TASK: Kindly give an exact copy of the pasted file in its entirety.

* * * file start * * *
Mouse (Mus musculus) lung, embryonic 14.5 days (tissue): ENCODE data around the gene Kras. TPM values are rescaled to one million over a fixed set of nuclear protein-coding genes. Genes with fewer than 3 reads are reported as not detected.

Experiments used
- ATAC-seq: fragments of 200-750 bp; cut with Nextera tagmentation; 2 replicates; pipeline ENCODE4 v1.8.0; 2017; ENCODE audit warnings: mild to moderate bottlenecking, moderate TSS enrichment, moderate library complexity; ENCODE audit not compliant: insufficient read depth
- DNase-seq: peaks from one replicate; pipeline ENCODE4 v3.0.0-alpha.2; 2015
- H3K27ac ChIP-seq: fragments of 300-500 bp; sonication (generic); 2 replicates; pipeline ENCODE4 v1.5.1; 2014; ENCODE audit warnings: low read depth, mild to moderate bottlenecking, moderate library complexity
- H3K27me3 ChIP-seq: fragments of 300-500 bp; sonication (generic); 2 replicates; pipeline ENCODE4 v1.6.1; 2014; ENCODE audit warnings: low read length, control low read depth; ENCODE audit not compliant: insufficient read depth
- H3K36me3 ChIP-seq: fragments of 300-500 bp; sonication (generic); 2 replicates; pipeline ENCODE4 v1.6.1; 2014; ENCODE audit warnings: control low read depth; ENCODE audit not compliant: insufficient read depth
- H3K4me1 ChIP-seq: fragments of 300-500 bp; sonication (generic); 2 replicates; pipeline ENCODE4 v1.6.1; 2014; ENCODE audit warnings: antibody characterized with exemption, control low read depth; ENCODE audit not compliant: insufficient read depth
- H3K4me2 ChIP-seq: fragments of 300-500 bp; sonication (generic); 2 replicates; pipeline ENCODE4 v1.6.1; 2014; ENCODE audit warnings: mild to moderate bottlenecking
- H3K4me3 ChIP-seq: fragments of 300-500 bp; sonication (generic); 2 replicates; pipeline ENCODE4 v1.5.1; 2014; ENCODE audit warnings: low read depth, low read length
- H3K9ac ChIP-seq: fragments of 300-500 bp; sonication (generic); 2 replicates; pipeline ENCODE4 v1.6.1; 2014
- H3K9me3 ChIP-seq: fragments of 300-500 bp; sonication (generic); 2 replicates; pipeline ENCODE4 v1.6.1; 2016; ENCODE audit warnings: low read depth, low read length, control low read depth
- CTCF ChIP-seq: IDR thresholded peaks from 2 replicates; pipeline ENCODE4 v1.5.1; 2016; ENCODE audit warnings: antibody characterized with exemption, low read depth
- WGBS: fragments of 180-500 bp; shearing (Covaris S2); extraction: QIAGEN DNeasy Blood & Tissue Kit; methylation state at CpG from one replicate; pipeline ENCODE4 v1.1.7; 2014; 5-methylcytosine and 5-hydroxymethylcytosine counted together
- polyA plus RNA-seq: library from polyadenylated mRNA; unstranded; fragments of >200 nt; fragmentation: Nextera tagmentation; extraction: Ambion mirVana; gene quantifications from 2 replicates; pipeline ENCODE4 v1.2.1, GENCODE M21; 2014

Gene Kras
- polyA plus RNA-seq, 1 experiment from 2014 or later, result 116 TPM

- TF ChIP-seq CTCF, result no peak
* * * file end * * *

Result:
Mouse (Mus musculus) lung, embryonic 14.5 days (tissue): ENCODE data around the gene Kras. TPM values are rescaled to one million over a fixed set of nuclear protein-coding genes. Genes with fewer than 3 reads are reported as not detected.

Experiments used
- ATAC-seq: fragments of 200-750 bp; cut with Nextera tagmentation; 2 replicates; pipeline ENCODE4 v1.8.0; 2017; ENCODE audit warnings: mild to moderate bottlenecking, moderate TSS enrichment, moderate library complexity; ENCODE audit not compliant: insufficient read depth
- DNase-seq: peaks from one replicate; pipeline ENCODE4 v3.0.0-alpha.2; 2015
- H3K27ac ChIP-seq: fragments of 300-500 bp; sonication (generic); 2 replicates; pipeline ENCODE4 v1.5.1; 2014; ENCODE audit warnings: low read depth, mild to moderate bottlenecking, moderate library complexity
- H3K27me3 ChIP-seq: fragments of 300-500 bp; sonication (generic); 2 replicates; pipeline ENCODE4 v1.6.1; 2014; ENCODE audit warnings: low read length, control low read depth; ENCODE audit not compliant: insufficient read depth
- H3K36me3 ChIP-seq: fragments of 300-500 bp; sonication (generic); 2 replicates; pipeline ENCODE4 v1.6.1; 2014; ENCODE audit warnings: control low read depth; ENCODE audit not compliant: insufficient read depth
- H3K4me1 ChIP-seq: fragments of 300-500 bp; sonication (generic); 2 replicates; pipeline ENCODE4 v1.6.1; 2014; ENCODE audit warnings: antibody characterized with exemption, control low read depth; ENCODE audit not compliant: insufficient read depth
- H3K4me2 ChIP-seq: fragments of 300-500 bp; sonication (generic); 2 replicates; pipeline ENCODE4 v1.6.1; 2014; ENCODE audit warnings: mild to moderate bottlenecking
- H3K4me3 ChIP-seq: fragments of 300-500 bp; sonication (generic); 2 replicates; pipeline ENCODE4 v1.5.1; 2014; ENCODE audit warnings: low read depth, low read length
- H3K9ac ChIP-seq: fragments of 300-500 bp; sonication (generic); 2 replicates; pipeline ENCODE4 v1.6.1; 2014
- H3K9me3 ChIP-seq: fragments of 300-500 bp; sonication (generic); 2 replicates; pipeline ENCODE4 v1.6.1; 2016; ENCODE audit warnings: low read depth, low read length, control low read depth
- CTCF ChIP-seq: IDR thresholded peaks from 2 replicates; pipeline ENCODE4 v1.5.1; 2016; ENCODE audit warnings: antibody characterized with exemption, low read depth
- WGBS: fragments of 180-500 bp; shearing (Covaris S2); extraction: QIAGEN DNeasy Blood & Tissue Kit; methylation state at CpG from one replicate; pipeline ENCODE4 v1.1.7; 2014; 5-methylcytosine and 5-hydroxymethylcytosine counted together
- polyA plus RNA-seq: library from polyadenylated mRNA; unstranded; fragments of >200 nt; fragmentation: Nextera tagmentation; extraction: Ambion mirVana; gene quantifications from 2 replicates; pipeline ENCODE4 v1.2.1, GENCODE M21; 2014

Gene Kras
- polyA plus RNA-seq, 1 experiment from 2014 or later, result 116 TPM

- TF ChIP-seq CTCF, result no peak